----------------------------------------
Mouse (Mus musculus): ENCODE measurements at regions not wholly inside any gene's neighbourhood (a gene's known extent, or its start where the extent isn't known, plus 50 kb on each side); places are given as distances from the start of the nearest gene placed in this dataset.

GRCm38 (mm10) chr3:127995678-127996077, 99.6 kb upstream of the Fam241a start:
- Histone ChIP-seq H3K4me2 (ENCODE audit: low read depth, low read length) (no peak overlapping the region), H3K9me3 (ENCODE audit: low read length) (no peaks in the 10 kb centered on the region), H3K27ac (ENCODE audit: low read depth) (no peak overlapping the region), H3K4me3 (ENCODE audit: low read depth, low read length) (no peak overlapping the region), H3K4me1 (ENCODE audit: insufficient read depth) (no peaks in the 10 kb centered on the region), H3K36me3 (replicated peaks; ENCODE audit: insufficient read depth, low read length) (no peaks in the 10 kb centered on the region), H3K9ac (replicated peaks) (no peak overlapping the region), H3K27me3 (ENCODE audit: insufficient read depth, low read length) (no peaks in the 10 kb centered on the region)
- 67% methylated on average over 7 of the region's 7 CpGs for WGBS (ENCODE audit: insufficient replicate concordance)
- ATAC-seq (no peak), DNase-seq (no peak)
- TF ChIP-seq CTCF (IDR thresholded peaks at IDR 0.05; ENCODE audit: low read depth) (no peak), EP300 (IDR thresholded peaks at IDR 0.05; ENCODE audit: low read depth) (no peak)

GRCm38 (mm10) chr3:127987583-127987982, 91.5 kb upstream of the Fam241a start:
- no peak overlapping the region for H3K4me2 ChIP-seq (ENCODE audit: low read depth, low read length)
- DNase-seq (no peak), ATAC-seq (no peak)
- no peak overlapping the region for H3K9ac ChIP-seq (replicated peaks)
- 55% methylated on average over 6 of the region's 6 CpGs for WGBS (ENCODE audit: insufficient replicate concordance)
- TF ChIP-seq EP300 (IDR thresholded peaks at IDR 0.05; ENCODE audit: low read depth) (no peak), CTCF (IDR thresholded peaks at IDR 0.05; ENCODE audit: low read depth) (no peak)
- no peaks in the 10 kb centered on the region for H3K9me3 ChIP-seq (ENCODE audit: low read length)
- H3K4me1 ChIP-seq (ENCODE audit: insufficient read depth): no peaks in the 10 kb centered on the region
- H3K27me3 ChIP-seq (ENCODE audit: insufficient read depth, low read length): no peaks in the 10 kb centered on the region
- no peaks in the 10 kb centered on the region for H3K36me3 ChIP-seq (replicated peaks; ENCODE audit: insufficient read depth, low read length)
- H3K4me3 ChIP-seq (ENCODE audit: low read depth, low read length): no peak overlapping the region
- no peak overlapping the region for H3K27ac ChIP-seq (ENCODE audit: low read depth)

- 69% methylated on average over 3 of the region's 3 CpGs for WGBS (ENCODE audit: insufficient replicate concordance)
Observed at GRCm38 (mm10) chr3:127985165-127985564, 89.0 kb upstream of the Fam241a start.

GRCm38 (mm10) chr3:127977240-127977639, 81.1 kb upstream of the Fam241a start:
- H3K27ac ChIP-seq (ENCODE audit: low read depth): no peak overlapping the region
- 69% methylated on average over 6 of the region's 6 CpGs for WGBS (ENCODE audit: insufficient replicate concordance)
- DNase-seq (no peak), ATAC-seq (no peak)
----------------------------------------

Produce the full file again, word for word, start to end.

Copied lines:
Mouse (Mus musculus): ENCODE measurements at regions not wholly inside any gene's neighbourhood (a gene's known extent, or its start where the extent isn't known, plus 50 kb on each side); places are given as distances from the start of the nearest gene placed in this dataset.

GRCm38 (mm10) chr3:127995678-127996077, 99.6 kb upstream of the Fam241a start:
- Histone ChIP-seq H3K4me2 (ENCODE audit: low read depth, low read length) (no peak overlapping the region), H3K9me3 (ENCODE audit: low read length) (no peaks in the 10 kb centered on the region), H3K27ac (ENCODE audit: low read depth) (no peak overlapping the region), H3K4me3 (ENCODE audit: low read depth, low read length) (no peak overlapping the region), H3K4me1 (ENCODE audit: insufficient read depth) (no peaks in the 10 kb centered on the region), H3K36me3 (replicated peaks; ENCODE audit: insufficient read depth, low read length) (no peaks in the 10 kb centered on the region), H3K9ac (replicated peaks) (no peak overlapping the region), H3K27me3 (ENCODE audit: insufficient read depth, low read length) (no peaks in the 10 kb centered on the region)
- 67% methylated on average over 7 of the region's 7 CpGs for WGBS (ENCODE audit: insufficient replicate concordance)
- ATAC-seq (no peak), DNase-seq (no peak)
- TF ChIP-seq CTCF (IDR thresholded peaks at IDR 0.05; ENCODE audit: low read depth) (no peak), EP300 (IDR thresholded peaks at IDR 0.05; ENCODE audit: low read depth) (no peak)

GRCm38 (mm10) chr3:127987583-127987982, 91.5 kb upstream of the Fam241a start:
- no peak overlapping the region for H3K4me2 ChIP-seq (ENCODE audit: low read depth, low read length)
- DNase-seq (no peak), ATAC-seq (no peak)
- no peak overlapping the region for H3K9ac ChIP-seq (replicated peaks)
- 55% methylated on average over 6 of the region's 6 CpGs for WGBS (ENCODE audit: insufficient replicate concordance)
- TF ChIP-seq EP300 (IDR thresholded peaks at IDR 0.05; ENCODE audit: low read depth) (no peak), CTCF (IDR thresholded peaks at IDR 0.05; ENCODE audit: low read depth) (no peak)
- no peaks in the 10 kb centered on the region for H3K9me3 ChIP-seq (ENCODE audit: low read length)
- H3K4me1 ChIP-seq (ENCODE audit: insufficient read depth): no peaks in the 10 kb centered on the region
- H3K27me3 ChIP-seq (ENCODE audit: insufficient read depth, low read length): no peaks in the 10 kb centered on the region
- no peaks in the 10 kb centered on the region for H3K36me3 ChIP-seq (replicated peaks; ENCODE audit: insufficient read depth, low read length)
- H3K4me3 ChIP-seq (ENCODE audit: low read depth, low read length): no peak overlapping the region
- no peak overlapping the region for H3K27ac ChIP-seq (ENCODE audit: low read depth)

- 69% methylated on average over 3 of the region's 3 CpGs for WGBS (ENCODE audit: insufficient replicate concordance)
Observed at GRCm38 (mm10) chr3:127985165-127985564, 89.0 kb upstream of the Fam241a start.

GRCm38 (mm10) chr3:127977240-127977639, 81.1 kb upstream of the Fam241a start:
- H3K27ac ChIP-seq (ENCODE audit: low read depth): no peak overlapping the region
- 69% methylated on average over 6 of the region's 6 CpGs for WGBS (ENCODE audit: insufficient replicate concordance)
- DNase-seq (no peak), ATAC-seq (no peak)